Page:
Home > Case Studies > I Bought a Franchise - But Have No Business: A Case Study

I Bought a Franchise - But Have No Business: A Case Study

By: J.A.J Aaronson - Updated: 12 Oct 2012 | comments*Discuss
 
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Franchising can be a great way to work for yourself, without having to build a business from the ground up. But, while most franchisees are happy with their decision, some have very bad experiences.

This case study concerns a woman who, having previously worked as a staff photographer, decided that she wanted to set up in business on her own. She specialised in wedding photography, and found a franchise offer that suited her skills.

The woman has asked to remain anonymous, as she has recently launched legal action against the franchisor.

Buying the Franchise

Having first bought the franchise, the woman was convinced she had found a great deal. “I was keen to work for myself, but I didn’t feel that I had the experience to set up a business from scratch. Franchising seemed like the perfect option.

“I didn’t have much cash to invest, so I was looking at franchises with a buy-in cost of up to about £2,000. This opportunity came in well under budget, and was perfect for my experience.”

Franchise documents were signed quickly, and the woman was soon set up in her new business.

Misunderstandings

But things soon started to sour. “When I signed the franchise documents, I had been under the impression that the franchisors would be sending clients my way. They would then take a cut of what I charged the clients.

“But I waited for two months and nothing came along. The money I had set aside to tide me over was running low, and I was getting worried.”

The woman contacted the franchisor, asking when she could expect to be sent a client. “They basically told me that business was very slow for them because no-one had any money to spend, and that they would send over clients when they had some. But I wasn’t convinced. People were still getting married, recession or no recession, and that meant that people still needed wedding photographers.”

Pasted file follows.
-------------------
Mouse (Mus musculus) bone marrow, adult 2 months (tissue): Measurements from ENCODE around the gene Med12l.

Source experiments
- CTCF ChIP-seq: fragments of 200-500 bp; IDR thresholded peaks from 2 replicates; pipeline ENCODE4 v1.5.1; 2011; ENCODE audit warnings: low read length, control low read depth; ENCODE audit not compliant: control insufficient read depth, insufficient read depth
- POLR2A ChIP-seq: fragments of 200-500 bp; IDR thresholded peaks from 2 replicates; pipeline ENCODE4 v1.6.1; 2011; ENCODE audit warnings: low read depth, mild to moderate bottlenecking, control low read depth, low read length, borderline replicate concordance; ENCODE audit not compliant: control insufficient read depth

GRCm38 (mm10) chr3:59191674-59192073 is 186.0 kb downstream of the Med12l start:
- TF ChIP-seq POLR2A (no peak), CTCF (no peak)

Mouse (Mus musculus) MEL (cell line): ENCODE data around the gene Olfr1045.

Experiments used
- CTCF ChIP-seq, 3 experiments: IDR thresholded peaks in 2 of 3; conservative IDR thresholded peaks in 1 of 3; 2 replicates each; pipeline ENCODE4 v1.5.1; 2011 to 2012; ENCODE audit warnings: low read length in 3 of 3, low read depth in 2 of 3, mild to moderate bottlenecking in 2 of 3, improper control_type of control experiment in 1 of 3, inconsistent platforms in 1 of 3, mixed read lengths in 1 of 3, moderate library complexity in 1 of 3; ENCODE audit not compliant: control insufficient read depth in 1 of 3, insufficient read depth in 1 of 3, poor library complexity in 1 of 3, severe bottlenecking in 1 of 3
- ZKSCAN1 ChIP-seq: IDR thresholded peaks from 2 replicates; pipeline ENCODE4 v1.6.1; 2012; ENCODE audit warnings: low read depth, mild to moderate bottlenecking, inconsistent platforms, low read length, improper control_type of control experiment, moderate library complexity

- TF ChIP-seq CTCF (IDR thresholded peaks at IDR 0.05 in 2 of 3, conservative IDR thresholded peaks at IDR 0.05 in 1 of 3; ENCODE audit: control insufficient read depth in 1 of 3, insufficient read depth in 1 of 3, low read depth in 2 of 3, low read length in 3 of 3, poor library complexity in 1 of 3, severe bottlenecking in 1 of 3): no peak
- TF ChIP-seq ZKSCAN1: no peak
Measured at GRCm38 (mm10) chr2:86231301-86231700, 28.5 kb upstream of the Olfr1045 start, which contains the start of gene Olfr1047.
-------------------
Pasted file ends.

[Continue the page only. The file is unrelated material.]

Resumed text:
Marketing

So, faced with little choice, the woman decided to take matters into her own hands. “I took out adverts in my local paper, and set up a website advertising my services. I thought, if they weren’t going to send me any clients, I had better get marketing myself.”

A slow but steady stream of clients then started to appear. But again, things soon took a turn for the worse. “Before long, I got an email from the franchisor. They told me that, since I was using their logo on my marketing material, I would still have to give them a cut – even though they were not actually doing any work.”

What Now?

The woman has now decided to take legal action against the franchisor. “It really doesn’t seem fair to me that they can demand a cut of the money I’m making, with no help from them. That wasn’t the agreement I thought I was signing up for.”

This experience, while unusual, provides an important lesson for potential franchisors. If you are considering buying into a franchise business, it is vital that you do your research. Look for information on the business, preferably from other franchisees. Above all, make sure that you have a solicitor look over the franchise documents before you sign anything. This will help to minimise the potential for misunderstandings.

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